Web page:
The major productive works are the upper and lower Ganges, the eastern Jumna, and the Agra canals.
Principal rivers are the Ganges and Jumna - the former navigable all the year round, the latter only during the rains.
The case was, however, very different in the adjoining valley of the Jumna and Ganges, the sacred Madhyadesa or Middle-land of classical India.
The banks of the great rivers such as the Ganga (Ganges), the Yamuna (Jumna), the Narbada, the Krishna (Kistna), are studded with them, and the water of these rivers is supposed to be imbued with the essence of sanctity capable of cleansing the pious bather of all sin and moral taint.
In his further travels he visited Mathura (Mot'ulo, Muttra), whence he turned north to Thanesar and the upper Jumna and Ganges, returning south down the valley of the latter to Kanyakubja or Kanauj, then one of the great capitals of India.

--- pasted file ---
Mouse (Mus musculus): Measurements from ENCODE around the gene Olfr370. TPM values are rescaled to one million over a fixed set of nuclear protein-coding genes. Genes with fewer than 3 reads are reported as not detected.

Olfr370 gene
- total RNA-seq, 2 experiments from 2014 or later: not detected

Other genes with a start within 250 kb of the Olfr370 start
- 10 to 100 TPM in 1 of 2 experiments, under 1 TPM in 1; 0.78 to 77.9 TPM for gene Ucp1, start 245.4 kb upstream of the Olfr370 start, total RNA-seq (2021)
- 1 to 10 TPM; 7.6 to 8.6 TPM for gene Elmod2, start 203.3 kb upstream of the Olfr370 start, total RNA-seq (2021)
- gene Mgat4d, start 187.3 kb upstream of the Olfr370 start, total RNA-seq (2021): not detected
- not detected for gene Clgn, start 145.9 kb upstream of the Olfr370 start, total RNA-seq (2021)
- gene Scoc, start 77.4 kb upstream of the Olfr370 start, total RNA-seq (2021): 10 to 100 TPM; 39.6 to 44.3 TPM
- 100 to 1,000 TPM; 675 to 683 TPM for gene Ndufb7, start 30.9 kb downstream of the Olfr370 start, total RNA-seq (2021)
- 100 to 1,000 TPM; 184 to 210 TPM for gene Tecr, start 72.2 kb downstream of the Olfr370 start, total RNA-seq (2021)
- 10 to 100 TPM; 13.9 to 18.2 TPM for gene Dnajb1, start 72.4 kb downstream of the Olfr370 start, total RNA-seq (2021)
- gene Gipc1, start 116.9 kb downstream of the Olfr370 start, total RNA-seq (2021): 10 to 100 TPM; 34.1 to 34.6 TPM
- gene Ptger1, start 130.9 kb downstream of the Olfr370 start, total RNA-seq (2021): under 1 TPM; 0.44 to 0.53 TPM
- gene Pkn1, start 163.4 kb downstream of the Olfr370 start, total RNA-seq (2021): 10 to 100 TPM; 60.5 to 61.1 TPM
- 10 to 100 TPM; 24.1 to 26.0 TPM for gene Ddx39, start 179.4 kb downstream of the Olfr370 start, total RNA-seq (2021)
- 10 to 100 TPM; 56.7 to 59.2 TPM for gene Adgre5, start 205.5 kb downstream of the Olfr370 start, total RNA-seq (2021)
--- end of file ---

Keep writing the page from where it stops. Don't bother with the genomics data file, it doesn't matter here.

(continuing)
West of the Blas river a similar reversed fault forms the boundary between the lower Tertiaries and the pre-Tertiary rocks of the Himalaya, while between the Sutlej and the Jumna rivers, where the lower Tertiaries help to form the lower Himalaya, the fault lies between them and the Siwaliks.
The elephant is found in the outer forests as far as the Jumna, and the rhinoceros as far as the Sarda; the spread of both of these animals as far as the Indus and into the plains of India, far beyond their present limits, is authenticated by historical records; they have probably retreated before the advance of cultivation and fire-arms. Wild pigs are common in the lower ranges, and one peculiar species of pigmy-hog (Sus salvanius) of very small size inhabits the forests at the base of the mountains in Nepal and Sikim.
The river Jumna, which washes the walls of its fort, was the natural highway for the traffic of the rich delta of Bengal to the heart of India, and it formed, moreover, from very ancient times, the frontier defence of the Aryan stock settled in the plain between the Ganges and the Jumna against their western neighbours, hereditary freebooters who occupied the highlands of Central India.